6. Morgan, D.E., Dual-energy CT of the abdomen. Abdom Imaging, 2013.

7. Nicolaou, S., et al., Dual-energy CT: a promising new technique for assessment of the musculoskeletal system. AJR Am J Roentgenol, 2012. 199(5 Suppl): p. S78-86.


As of 1 November 2013, the GP MRI requesting rights have been extended to include indications for patients aged 16 years and over. These indications include Brain, Cervical spine and Knee.

This 3 part series will include case studies to help identify and highlight some appropriate senarios that MRI would be most useful. For more information please call our Randwick or Liverpool sites on 9399 5357 or 9600 9552.


GPs can refer for a Medicare funded MRI Knee for suspected acute ACL tear following acute trauma or the inability to extend the knee suggesting possible acute meniscal tear following acute trauma.

acute knee trauma

Case History 1

A 40 year old woman presents with a swollen left knee which keeps ‘locking’.

This began after twisting while gardening a couple of days ago. Her knee is mildly swollen and she unable to fully extend the knee but can ambulate. There was joint line tenderness, but no tenderness at the head of the fibula or over the patella. However Thessaly and Apley tests were negative.

Case History 2

A 26 year old women complains of a ‘popping’ sensation in her right knee during a game of netball.

She needed to be helped off the netball court but was able to walk unassisted into the GP. Her right knee is acutely swollen, without tenderness at the head of the fibula or over the patella. The anterior drawer test positive but Lachman test negative.


MRI is the imaging of choice for the diagnosis of acute meniscal tears and acute ACL tears. X Ray and ultrasound are not useful in the evaluation of soft tissue knee injury. It decreases the need for invasive diagnostic arthroscopy. MRI is a useful diagnostic tool when diagnosis is uncertain, and can help clinical decision making particularly when determining surgical or conservative management

1. Clinical Guidance for MRI referral. East Melbourne: Royal Australian College of General Practitioners, 2013.

new gp mri indications…what does it all mean (part 2)

As of 1 November 2013, the GP MRI requesting rights have been extended to include indications for patients aged 16 years and over. These indications include Brain, Cervical spine and Knee.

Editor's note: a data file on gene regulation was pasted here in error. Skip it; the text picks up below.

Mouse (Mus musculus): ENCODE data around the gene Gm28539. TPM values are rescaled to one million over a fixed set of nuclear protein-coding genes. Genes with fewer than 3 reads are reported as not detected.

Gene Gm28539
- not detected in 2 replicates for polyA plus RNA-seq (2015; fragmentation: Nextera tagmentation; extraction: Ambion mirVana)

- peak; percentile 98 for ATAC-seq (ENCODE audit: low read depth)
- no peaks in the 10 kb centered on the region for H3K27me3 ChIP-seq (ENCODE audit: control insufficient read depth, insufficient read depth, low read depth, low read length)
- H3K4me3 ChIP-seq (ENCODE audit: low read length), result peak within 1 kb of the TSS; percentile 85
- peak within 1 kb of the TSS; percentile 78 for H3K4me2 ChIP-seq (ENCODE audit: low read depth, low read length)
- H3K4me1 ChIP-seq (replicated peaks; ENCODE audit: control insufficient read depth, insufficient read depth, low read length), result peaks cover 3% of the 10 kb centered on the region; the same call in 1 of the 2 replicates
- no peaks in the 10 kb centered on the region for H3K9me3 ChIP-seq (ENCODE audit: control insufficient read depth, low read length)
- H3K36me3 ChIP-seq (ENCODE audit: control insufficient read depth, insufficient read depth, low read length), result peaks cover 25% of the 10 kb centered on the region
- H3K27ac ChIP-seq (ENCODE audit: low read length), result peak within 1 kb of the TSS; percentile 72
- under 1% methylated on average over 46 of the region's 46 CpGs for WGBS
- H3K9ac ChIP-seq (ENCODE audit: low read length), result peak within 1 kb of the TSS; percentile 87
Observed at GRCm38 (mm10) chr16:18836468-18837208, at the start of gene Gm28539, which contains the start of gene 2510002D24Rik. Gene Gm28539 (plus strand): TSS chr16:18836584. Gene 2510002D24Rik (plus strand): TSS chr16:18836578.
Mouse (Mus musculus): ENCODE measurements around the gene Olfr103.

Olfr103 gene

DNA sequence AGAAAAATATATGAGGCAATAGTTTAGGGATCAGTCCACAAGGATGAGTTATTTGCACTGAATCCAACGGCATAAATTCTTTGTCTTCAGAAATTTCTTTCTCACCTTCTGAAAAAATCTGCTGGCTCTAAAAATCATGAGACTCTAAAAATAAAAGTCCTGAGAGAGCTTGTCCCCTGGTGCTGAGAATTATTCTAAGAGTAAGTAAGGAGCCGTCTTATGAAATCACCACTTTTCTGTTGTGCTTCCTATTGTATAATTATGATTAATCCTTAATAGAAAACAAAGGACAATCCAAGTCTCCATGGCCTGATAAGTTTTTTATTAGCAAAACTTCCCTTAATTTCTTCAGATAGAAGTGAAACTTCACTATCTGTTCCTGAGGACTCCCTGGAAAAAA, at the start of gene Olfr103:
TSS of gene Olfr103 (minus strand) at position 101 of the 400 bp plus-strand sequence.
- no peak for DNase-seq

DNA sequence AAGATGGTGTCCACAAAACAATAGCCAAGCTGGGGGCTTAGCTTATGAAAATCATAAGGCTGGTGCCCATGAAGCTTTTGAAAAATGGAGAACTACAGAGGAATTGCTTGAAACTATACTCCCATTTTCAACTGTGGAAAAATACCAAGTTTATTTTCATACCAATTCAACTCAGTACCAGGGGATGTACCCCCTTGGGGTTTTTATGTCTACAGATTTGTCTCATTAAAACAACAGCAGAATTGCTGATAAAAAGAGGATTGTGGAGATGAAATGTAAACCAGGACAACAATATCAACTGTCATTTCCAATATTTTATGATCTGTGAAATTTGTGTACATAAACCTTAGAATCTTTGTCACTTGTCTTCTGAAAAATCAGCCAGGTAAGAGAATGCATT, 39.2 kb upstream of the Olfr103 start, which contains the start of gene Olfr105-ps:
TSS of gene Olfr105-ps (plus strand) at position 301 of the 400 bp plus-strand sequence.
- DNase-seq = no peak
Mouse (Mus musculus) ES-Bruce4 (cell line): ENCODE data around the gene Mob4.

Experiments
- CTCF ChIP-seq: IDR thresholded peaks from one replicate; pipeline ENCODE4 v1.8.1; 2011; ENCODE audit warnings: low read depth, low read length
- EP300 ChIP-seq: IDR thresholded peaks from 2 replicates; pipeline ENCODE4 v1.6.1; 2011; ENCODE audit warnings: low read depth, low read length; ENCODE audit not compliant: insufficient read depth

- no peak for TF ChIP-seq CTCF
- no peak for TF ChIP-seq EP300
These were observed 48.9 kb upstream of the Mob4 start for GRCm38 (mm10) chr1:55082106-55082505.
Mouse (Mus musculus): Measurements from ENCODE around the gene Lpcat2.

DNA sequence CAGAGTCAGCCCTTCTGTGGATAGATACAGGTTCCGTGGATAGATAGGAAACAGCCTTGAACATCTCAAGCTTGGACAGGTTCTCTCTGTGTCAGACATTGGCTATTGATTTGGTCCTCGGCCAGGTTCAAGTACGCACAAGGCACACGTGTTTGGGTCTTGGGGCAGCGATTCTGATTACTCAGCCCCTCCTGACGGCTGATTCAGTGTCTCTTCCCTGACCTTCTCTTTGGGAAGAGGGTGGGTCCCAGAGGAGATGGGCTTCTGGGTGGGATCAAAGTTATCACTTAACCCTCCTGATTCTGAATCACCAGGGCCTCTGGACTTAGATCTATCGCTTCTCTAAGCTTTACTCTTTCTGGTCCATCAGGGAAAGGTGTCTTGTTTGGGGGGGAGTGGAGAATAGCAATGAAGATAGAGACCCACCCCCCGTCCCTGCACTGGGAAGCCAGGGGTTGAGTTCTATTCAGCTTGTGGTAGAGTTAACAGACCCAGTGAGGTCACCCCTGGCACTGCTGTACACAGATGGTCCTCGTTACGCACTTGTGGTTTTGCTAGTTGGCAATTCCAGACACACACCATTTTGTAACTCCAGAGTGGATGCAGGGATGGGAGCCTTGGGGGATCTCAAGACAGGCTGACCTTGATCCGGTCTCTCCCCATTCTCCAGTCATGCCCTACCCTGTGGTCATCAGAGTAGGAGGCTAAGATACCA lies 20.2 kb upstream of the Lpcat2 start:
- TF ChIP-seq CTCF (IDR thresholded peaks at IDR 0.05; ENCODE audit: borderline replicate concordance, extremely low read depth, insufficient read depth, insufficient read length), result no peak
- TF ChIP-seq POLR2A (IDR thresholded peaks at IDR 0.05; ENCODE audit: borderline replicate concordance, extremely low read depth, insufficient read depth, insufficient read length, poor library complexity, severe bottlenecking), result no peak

This 3 part series will include case studies to help identify and highlight some appropriate senarios that MRI would be most useful. For more information please call our Randwick or Liverpool sites on 9399 5357 or 9600 9552.

part 2 – MRI Cervical spine

GPs can refer for a Medicare funded MRI cervical spine for trauma or radiculopathy.

cervical spine trauma

Case History 1

A 30 year old male dives into a shallow pool and is evaluated in the emergency department.

The head and neck were completely immobilised. The neurological examination was abnormal and cervical spine CT demonstrated a cervical fracture with dislocation of C6/7.

Case History 2

A 24 year old male driver was rear ended outside the GP practice.

He walks into the practice, sits down and asks for an evaluation. He complains of some delayed onset neck pain. He is alert on examination, without midline cervical tenderness and no other serious or painful injuries. There is no evidence of focal neurological deficits, with full range of neck motion and no signs of intoxication. He wants to know if he needs to get some imaging for his neck.


The major concern of cervical spine trauma is cervical fracture which may be difficult to distinguish clinically. CT scan remains the recommended imaging of choice if cervical spine fracture is suspected, particularly in an acute emergency presentation. In the acute trauma setting, due to the devastating consequences of missed cervical fracture, immobilisation of the head and neck is key.

In primary care, tools such as the NEXUS criteria can be used to determine the need for neuroimaging 1. MRI is not indicated for fracture detection but is indicated if there is a contraindication to other imaging or there is indication of ligamentous, spinal cord or arterial injury. There is poor evidence that MRI is useful in whiplash injury evaluation as it is not useful for prognostic value or treatment guidance 2. Clinical judgement should be used to evaluate the need for MRI, since there is little evidence to show increased benefit of obtaining MRI in addition to CT cervical spine.

1 Clinical Guidance for MRI referral. East Melbourne: Royal Australian College of General Practitioners, 2013.

2 Kongsted, A., et al., Are early MRI findings correlated with long-lasting symptoms following whiplash injury? A prospective trial with 1-year follow-up. European Spine Journal, 2008. 17(8): p. 996-1005.